About the Book
Author: Max Austin
For fans of Breaking Bad and the bestselling fiction of Don Winslow and George Pelecanos comes Max Austin’s latest fast-paced, rollicking “Lawbreakers Thriller” of criminals and lovers, malcontents and madmen–all within the treacherous city limits of Albuquerque, New Mexico.
Under a sky full of stars, Dylan James lies sleeping on the roof of a pueblo-style house. Everyone in Albuquerque seems to be looking for him. A murderous Mafia prince wants to kill him. Two FBI agents want to cuff him. A Goth girl wants to make love to him. And a fierce, sexy Chicana just wants to clean up the mess Dylan made. The trouble started with a drug-addled career criminal named Doc, and a bank robbery staged with a garage-door opener. And it all goes off the rails after a little misunderstanding with Dylan’s ex-girlfriend and her jealous, gun-toting new beau. When the sun comes up, this sleepy, scrawny desperado is going to show the world what he is made of–all for a one-in-a-million shot at walking out of Duke City alive.
Max Austin is the pseudonym of writer Steve Brewer. He lives in Duke City (Albuquerque), New Mexico.
- Blog: http://stevebrewer.blogspot.com/
- Twitter: https://twitter.com/brewerrules
- Goodreads: https://www.goodreads.com/author/show/7847087.Max_Austin
Penguin Random House: Penguin Random House
Barnes and Noble: B&N
Google play: Google Play
Books a Million: Books a Million
It took FBI Agent Hector Aragon less than a minute to turn up a mug shot of Dylan James on his iPad. He and Pam Willis stood shoulder to shoulder in the hall outside the interrogation room, looking at the squinting face on the screen.
Dylan James had the glassy eyes and indoor pallor of a pothead. The kid looked soft, like so many young people today, gradually turning into the sofas they occupy. To Hector, who did push-ups and sit-ups before he allowed himself his morning coffee, such sloth seemed a disgrace.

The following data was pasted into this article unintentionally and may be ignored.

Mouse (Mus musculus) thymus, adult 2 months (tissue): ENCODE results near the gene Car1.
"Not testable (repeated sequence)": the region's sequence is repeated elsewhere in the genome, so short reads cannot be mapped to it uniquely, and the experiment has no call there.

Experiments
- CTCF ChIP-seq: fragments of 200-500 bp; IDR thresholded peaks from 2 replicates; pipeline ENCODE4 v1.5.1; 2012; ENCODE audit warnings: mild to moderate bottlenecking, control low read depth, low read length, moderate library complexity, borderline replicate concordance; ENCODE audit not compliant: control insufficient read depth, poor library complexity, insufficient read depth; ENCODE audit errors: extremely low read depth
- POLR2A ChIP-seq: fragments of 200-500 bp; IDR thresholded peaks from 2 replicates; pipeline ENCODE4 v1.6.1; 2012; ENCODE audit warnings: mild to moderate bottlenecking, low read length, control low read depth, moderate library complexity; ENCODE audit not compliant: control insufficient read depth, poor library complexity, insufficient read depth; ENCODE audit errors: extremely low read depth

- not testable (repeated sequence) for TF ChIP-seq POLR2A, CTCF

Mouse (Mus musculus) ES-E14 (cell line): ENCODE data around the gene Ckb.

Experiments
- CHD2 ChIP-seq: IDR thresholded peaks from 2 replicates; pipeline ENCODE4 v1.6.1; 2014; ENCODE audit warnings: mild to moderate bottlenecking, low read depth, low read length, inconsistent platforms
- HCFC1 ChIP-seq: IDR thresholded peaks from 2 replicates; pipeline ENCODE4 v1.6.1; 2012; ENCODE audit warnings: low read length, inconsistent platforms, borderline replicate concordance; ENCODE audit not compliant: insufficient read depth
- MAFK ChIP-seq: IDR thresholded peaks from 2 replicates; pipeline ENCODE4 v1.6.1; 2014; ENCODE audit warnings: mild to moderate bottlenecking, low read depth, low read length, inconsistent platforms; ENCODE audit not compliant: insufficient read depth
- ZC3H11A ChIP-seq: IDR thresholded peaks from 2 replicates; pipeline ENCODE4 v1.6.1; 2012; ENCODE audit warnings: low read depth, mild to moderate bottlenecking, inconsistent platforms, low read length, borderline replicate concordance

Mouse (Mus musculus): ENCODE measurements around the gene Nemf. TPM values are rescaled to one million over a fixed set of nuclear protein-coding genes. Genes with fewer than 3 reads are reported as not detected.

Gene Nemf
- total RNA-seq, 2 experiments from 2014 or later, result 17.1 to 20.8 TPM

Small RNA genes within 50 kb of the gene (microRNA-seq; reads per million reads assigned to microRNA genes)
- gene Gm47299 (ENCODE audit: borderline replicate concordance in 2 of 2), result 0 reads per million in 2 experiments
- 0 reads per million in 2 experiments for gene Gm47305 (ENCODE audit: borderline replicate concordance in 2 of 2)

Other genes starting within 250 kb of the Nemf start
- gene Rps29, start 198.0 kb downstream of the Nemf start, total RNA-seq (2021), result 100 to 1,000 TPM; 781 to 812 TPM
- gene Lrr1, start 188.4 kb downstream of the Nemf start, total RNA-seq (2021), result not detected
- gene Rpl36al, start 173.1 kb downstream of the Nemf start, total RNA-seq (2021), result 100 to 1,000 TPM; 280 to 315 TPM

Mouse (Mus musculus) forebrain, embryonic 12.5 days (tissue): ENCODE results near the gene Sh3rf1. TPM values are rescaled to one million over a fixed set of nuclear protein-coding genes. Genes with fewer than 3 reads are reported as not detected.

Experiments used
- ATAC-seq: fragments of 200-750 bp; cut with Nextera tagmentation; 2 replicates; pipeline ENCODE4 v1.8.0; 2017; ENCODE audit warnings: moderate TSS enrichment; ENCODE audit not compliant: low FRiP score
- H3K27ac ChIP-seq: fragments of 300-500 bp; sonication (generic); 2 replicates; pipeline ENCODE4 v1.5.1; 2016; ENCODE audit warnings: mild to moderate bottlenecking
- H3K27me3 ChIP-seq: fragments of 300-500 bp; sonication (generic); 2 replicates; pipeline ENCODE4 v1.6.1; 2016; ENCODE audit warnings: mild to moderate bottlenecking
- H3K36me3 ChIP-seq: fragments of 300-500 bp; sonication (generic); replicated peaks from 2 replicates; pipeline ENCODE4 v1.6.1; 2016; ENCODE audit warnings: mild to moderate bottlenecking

“Six feet tall, one-seventy,” Pam said, reading the description below the photo. “That fits the physical description and the videos. Bet we find his prints in the van.”
“Check his priors,” he said. “Two B-and-E’s. One public drunk. Hardly a career criminal.”
“He’s twenty-four. He’s just getting started.”
“So he hitches his wagon to a weasel like Doc Burnett?”
“Nobody said he was a genius,” she said.
“Sure doesn’t look like one.”
“He was smart enough to flee the scene at that bank.”
“Yeah, but he’s not smart enough to stay fled.”
That made her smile. Hector spent much of his workday trying to make Pam smile. It wasn’t an easy task. She took her work seriously and kept up a cool professional demeanor. She had ambitions, more than Hector, who was happy to be the hometown boy who made good, working at the FBI’s Albuquerque office.
“We’ll put his face on TV,” he said. “We’ll have him by dawn.”
“I hope you’re right. We make quick work of this laugher of a case, and it’ll help rebuild our reputations.”
“There you go again. There’s nothing wrong with our reputations.”
“Believe that if you want,” she said, “but we’re still suffering from that shoot-out. Everybody knows we had Wyman right in our sights, in broad daylight, but he still managed to nail both of us.”
Hector sighed. Couldn’t a single day pass without her bringing it up? The day at the casino hotel still plagued his dreams, forcing him to relive the shoot-out with the mustachioed bank robber, Mick Wyman, beside the blue swimming pool. Hector often snapped awake in the middle of the night in a cold sweat. He didn’t need her constant reminders.
“Come on, Pam. It’s been over a year. We’re all healed up. We’re back on the job. Everybody’s forgotten about it.”
“I haven’t. His partner’s still out there somewhere, and he got away with a million dollars.”
“So far,” Hector said. “But he’ll turn up one of these days. He’ll make a mistake.”
“You keep saying that, but it hasn’t happened so far.”
“All in good time,” he said. “For now, let’s keep the focus on Dylan James.”
“You’re right.” She looked at the dopey face on the screen. “We’ll pull out all the stops. APD, county sheriffs, state troopers, the media. Plaster his face everywhere.”
“This kid won’t know what hit him,” Hector said, and he swiped the photo from the screen.